• Web Storage is a simple-to-use method for storing and retrieving strings of key-value pairs. Data can be stored per tab instance of a session or stored on the local machine. This allows pages to cache text on the machine, reducing the effect of network latencies by providing faster access to pre-cached data. Several innovative uses are possible, such as in combination with the new network connectivity event, to allow a page to cache data if it detects that the computer is offline. Data URIs (which are text strings) can also be easily cached on the local machine.
  • Connectivity events allow websites to check whether a user is connected to the network through the window.navigator.onLine property, and to get notified of connectivity changes by way of the ononline and onoffline events.
  • Six connections per host for broadband scenarios instead of two, and a scriptable property, improve performance by allowing parallel downloads in Internet Explorer 8. This also increases functionality by ensuring that a request is not blocked to a host if two connections already exist. Websites can optimize downloads based on the maxConnectionsPerServer property.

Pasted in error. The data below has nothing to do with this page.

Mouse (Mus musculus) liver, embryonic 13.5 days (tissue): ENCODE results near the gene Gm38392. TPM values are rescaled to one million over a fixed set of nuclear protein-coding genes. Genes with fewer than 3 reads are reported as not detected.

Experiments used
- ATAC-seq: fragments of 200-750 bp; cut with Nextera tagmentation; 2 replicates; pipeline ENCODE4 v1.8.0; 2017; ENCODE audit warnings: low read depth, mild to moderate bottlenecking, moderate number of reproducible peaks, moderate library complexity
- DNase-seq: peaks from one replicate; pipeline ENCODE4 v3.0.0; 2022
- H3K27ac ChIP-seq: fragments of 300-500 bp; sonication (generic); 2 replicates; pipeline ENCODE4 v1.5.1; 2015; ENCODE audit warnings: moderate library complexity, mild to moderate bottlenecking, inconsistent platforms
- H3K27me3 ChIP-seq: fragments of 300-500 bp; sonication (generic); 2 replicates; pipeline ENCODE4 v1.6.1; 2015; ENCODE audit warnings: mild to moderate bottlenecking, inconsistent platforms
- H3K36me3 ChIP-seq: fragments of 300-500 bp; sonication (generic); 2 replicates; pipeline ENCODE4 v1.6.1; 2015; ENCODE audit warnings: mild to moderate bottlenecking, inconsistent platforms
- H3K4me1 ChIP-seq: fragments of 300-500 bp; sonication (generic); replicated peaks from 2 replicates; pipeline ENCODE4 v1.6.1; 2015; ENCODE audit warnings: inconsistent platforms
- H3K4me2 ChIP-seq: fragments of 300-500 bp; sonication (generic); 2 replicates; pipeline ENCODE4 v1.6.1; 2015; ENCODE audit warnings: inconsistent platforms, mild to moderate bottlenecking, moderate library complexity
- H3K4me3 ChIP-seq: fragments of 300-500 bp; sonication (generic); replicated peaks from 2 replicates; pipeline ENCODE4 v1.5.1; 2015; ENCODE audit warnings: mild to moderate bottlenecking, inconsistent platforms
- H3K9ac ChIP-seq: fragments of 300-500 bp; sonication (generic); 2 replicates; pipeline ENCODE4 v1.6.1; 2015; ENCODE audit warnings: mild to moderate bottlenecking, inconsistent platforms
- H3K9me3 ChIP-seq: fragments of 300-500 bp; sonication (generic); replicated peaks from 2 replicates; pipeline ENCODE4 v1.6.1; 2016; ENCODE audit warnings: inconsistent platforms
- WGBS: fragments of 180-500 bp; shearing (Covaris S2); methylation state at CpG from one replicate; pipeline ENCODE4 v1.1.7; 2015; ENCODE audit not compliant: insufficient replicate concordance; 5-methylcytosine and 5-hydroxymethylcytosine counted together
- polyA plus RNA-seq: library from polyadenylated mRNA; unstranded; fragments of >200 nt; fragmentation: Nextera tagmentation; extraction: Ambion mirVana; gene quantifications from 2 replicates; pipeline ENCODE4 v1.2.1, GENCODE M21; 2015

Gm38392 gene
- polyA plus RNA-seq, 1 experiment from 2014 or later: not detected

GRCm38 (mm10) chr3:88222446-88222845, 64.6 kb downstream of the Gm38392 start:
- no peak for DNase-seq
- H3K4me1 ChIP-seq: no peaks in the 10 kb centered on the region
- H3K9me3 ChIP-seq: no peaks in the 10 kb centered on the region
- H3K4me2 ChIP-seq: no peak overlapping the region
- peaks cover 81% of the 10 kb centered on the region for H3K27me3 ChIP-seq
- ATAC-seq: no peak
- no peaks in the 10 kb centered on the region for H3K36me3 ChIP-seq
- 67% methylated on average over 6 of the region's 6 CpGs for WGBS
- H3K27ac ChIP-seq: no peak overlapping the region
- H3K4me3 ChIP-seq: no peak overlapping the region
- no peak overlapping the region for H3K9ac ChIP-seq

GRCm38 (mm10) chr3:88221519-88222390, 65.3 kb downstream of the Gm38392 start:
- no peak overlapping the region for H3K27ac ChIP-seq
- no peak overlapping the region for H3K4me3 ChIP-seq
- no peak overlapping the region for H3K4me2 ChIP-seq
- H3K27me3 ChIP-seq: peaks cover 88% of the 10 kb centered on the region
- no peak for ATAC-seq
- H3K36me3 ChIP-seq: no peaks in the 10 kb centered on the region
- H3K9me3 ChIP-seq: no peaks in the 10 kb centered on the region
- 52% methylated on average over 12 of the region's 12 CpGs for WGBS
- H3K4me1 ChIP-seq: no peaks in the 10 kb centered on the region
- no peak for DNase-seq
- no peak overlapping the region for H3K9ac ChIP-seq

• XMLHttpRequest (XHR) enhancements include a timeout property that can be set to cancel the request if necessary, allowing developers to better manage long-running synchronous and asynchronous requests.

Cross-domain communication is an integral part of AJAX development and mashup web applications. To help you build cross-domain communications that are safe and easy to implement, Internet Explorer 8 includes these three features: